We call this project-based learning.  Kids may be sitting in an algebra class thinking, “What would I ever need this for?”  Then they come to my class to create something and go “Whoa, how did you do that?”  In teaching them the math behind it, it clicks — this is what the math is for.  What we are doing is using a real-world application to teach math.  It’s far more engaging.

To get into teacher lingo: every state has standards that students have to meet.  Rather than teaching standards using a textbook, worksheets, and tests, I cover the same standards with projects. Students can check off several standards in one project.  Do the students know that they’re polishing off standards?  Not so much.  When do they find out?  When they go through the list that they need in order to graduate, and they realize they’ve already checked all the boxes. Project-based learning has several distinct advantages, the largest being that students can take you step-by-step through their project.  This ownership of their project makes education real, relevant, and lasting.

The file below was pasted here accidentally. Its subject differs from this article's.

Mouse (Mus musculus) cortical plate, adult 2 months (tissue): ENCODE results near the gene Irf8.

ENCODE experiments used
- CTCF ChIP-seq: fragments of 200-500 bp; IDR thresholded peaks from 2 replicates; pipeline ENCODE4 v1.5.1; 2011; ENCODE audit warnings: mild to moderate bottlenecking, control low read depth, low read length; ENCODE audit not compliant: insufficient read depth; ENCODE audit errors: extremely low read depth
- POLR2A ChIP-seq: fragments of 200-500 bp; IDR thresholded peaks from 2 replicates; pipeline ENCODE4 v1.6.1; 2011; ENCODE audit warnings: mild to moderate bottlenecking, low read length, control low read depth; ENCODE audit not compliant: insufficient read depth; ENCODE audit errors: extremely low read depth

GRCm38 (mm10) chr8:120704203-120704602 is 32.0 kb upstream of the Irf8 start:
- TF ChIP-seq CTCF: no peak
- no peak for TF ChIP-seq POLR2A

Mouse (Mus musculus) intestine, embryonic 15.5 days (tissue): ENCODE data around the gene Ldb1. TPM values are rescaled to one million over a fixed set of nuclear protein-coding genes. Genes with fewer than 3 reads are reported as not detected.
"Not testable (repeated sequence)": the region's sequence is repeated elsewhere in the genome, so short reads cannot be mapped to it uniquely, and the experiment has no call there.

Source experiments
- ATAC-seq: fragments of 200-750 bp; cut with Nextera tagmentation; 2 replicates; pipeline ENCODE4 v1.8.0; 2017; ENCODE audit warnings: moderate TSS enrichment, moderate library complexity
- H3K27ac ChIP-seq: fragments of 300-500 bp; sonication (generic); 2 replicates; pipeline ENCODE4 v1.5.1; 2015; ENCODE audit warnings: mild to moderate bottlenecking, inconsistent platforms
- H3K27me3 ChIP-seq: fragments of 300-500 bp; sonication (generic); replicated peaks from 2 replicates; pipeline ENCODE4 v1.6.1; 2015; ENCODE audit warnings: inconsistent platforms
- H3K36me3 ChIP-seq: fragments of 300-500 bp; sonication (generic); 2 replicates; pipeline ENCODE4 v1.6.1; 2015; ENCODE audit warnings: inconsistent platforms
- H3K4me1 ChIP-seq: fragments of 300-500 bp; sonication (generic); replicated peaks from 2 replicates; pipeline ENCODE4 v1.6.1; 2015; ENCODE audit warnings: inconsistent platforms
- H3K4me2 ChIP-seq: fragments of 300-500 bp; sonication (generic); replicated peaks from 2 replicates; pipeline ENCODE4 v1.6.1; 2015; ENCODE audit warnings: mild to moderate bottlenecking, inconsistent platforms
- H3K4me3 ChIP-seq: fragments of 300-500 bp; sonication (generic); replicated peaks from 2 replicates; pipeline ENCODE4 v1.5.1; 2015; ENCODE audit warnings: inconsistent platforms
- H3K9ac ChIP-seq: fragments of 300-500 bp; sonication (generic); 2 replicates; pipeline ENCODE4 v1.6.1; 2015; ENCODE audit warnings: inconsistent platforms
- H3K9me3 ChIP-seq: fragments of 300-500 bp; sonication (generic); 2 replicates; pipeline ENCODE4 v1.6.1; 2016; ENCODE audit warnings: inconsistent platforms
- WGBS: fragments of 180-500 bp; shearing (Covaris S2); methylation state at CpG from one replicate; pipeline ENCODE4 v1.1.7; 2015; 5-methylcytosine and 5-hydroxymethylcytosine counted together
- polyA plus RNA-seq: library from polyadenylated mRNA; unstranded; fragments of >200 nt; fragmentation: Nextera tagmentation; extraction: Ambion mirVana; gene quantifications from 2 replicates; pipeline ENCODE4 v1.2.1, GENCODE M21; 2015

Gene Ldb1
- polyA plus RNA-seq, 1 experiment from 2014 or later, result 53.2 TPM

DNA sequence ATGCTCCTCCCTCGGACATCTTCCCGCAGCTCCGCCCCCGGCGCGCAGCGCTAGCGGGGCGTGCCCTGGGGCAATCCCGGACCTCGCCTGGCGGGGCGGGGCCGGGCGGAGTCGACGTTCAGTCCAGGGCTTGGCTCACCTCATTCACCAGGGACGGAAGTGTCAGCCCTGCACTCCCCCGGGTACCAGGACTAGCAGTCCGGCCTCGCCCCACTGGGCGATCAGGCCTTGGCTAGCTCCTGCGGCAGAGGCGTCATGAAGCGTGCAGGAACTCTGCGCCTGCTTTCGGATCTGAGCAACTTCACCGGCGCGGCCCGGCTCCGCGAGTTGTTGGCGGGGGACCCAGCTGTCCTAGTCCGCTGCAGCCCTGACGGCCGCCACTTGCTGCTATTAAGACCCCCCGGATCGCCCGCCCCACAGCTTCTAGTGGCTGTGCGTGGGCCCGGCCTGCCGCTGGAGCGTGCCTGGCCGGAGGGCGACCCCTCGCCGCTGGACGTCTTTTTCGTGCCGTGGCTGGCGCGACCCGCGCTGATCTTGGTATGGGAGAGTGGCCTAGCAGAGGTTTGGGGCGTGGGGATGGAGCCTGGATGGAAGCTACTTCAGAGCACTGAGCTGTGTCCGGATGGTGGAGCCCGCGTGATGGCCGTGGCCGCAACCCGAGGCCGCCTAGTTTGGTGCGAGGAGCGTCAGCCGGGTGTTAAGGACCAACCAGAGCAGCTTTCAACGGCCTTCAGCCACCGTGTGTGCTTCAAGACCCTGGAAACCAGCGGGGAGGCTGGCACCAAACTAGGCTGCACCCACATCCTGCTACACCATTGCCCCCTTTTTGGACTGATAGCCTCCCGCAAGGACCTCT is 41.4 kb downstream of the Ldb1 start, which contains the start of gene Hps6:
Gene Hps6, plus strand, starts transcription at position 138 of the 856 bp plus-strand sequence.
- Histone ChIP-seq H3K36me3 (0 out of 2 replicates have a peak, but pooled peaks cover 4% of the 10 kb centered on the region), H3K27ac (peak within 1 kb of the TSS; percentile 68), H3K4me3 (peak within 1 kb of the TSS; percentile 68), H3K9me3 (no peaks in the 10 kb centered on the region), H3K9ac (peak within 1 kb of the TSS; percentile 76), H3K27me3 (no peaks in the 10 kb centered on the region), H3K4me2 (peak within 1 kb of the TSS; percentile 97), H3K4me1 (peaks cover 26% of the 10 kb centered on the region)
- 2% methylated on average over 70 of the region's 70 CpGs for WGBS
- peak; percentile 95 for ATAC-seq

We are a charter school, and our target is to help with the community’s at-risk students — students at risk of not succeeding academically for whatever the reason.  We have students who have not had success in any of the other schools in the county.  What we do is teach them to be successful, to create that pattern of success.  By the end of it, you’ve got juniors and seniors who are taking community college classes at the same time that they’re here. 75% of the students who graduate here go up to the community college and enroll.